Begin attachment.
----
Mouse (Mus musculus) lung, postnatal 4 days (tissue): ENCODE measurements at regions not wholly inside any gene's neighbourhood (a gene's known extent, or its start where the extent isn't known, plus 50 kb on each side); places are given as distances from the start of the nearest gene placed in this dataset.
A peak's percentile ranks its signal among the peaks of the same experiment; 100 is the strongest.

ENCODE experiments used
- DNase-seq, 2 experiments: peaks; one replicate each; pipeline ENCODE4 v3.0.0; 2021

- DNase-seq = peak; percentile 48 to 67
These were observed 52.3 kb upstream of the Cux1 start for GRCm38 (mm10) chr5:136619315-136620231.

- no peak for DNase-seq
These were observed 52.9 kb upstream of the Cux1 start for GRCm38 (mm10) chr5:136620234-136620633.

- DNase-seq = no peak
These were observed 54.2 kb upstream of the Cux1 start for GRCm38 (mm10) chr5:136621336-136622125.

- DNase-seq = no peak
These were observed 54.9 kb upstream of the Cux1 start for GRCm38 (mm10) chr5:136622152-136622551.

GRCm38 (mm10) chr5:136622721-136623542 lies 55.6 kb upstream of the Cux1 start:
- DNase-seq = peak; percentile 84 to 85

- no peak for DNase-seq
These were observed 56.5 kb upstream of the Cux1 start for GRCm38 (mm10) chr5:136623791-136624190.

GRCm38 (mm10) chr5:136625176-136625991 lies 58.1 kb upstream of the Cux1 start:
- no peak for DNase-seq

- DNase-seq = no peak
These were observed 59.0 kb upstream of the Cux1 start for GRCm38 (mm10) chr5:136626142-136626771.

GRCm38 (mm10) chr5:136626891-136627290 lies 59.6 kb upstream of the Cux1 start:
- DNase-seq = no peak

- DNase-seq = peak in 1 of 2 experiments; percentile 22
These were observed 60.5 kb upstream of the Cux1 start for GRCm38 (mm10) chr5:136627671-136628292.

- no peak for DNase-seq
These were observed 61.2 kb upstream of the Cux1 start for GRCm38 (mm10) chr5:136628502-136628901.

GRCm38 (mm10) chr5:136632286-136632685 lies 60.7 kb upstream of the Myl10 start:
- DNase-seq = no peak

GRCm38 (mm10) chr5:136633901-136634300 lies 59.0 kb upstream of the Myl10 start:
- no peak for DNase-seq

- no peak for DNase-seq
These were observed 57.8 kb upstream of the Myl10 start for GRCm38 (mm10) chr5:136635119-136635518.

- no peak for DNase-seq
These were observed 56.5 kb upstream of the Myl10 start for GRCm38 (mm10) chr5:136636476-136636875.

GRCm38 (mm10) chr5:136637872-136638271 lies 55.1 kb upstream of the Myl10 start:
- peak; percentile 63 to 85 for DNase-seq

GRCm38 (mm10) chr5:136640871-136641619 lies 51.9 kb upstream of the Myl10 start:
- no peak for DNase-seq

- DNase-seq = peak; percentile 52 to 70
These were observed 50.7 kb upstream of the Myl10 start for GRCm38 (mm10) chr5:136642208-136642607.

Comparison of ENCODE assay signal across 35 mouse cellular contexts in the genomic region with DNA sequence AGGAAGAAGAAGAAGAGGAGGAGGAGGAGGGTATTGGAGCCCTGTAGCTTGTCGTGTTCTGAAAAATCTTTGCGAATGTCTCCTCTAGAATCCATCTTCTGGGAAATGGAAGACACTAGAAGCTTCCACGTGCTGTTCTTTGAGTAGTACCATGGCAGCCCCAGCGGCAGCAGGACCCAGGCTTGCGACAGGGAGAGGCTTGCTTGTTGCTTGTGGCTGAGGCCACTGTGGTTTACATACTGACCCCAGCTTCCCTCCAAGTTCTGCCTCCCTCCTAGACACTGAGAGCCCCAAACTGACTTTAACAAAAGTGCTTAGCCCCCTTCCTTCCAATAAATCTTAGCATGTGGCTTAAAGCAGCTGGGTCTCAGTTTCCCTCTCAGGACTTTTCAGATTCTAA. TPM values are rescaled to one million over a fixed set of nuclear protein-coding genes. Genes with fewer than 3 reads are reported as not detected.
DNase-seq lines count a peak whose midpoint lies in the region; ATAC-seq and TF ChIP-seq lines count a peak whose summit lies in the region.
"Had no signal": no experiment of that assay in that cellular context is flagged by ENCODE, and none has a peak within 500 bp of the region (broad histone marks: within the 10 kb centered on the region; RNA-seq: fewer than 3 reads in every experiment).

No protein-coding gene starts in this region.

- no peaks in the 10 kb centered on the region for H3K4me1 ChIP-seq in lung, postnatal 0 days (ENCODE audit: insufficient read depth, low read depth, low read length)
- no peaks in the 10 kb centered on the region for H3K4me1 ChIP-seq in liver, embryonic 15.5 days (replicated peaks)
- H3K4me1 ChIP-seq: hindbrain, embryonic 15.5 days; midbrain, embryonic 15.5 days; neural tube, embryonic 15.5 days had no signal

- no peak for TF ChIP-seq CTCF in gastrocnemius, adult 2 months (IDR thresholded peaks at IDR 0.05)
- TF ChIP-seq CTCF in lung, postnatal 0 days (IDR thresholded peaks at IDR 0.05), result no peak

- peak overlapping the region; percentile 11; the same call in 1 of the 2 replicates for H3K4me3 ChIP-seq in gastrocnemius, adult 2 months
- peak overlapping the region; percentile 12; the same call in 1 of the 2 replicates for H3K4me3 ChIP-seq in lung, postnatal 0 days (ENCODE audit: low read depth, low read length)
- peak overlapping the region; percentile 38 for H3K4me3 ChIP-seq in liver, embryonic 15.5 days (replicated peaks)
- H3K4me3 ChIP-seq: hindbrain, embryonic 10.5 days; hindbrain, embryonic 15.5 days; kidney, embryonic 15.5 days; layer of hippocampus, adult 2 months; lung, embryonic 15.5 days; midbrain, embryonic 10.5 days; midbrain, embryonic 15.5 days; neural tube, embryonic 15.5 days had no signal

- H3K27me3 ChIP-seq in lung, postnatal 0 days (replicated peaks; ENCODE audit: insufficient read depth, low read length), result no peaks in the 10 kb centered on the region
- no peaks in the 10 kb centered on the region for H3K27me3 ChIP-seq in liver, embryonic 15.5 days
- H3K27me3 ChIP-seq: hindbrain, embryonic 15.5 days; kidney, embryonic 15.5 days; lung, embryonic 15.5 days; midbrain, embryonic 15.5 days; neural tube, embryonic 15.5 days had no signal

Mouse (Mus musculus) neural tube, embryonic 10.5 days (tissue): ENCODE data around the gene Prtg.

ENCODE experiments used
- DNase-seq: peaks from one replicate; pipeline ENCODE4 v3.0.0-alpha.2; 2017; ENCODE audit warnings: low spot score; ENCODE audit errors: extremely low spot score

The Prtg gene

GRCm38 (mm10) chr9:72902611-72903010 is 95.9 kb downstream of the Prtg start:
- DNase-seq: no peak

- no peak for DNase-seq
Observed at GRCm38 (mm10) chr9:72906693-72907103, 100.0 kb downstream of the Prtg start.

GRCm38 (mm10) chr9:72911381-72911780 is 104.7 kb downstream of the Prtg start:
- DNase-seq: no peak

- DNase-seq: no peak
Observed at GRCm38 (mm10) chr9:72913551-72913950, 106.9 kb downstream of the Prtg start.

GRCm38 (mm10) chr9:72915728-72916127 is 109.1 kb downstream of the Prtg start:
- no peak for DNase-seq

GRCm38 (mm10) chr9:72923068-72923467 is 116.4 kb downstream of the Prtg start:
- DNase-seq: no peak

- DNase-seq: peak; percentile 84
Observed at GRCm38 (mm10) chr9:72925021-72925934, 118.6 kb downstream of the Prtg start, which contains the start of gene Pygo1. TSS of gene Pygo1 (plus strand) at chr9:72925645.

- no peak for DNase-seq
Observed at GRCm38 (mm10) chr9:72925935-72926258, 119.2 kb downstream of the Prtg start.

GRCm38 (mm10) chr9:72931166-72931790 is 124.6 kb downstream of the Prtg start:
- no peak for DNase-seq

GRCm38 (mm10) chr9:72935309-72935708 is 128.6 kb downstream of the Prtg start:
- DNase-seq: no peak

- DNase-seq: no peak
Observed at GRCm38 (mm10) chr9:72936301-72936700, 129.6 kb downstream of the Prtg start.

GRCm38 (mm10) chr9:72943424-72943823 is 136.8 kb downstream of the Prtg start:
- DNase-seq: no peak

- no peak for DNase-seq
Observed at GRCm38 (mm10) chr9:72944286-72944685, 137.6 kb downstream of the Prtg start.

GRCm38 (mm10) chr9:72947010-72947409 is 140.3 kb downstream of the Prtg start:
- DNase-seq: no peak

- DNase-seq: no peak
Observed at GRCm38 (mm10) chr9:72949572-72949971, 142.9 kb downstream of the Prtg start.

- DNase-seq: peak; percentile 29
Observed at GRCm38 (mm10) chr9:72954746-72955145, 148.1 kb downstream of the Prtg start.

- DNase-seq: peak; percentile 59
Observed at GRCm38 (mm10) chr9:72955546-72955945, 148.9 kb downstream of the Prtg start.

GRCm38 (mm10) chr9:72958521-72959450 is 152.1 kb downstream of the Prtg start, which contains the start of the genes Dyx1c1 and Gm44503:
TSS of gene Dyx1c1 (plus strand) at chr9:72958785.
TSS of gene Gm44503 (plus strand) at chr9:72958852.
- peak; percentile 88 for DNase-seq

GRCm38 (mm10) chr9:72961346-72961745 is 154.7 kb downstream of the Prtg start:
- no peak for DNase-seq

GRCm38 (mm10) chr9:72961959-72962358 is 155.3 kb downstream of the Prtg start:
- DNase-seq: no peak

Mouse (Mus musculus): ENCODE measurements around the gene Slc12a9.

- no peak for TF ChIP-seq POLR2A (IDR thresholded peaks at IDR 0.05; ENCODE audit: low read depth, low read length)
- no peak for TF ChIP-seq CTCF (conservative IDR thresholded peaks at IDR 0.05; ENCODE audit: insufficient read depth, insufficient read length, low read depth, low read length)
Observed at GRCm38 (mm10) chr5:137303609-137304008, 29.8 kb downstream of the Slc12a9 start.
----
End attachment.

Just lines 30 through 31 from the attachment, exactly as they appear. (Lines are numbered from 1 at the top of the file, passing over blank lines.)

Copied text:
- no peak for DNase-seq

- no peak for DNase-seq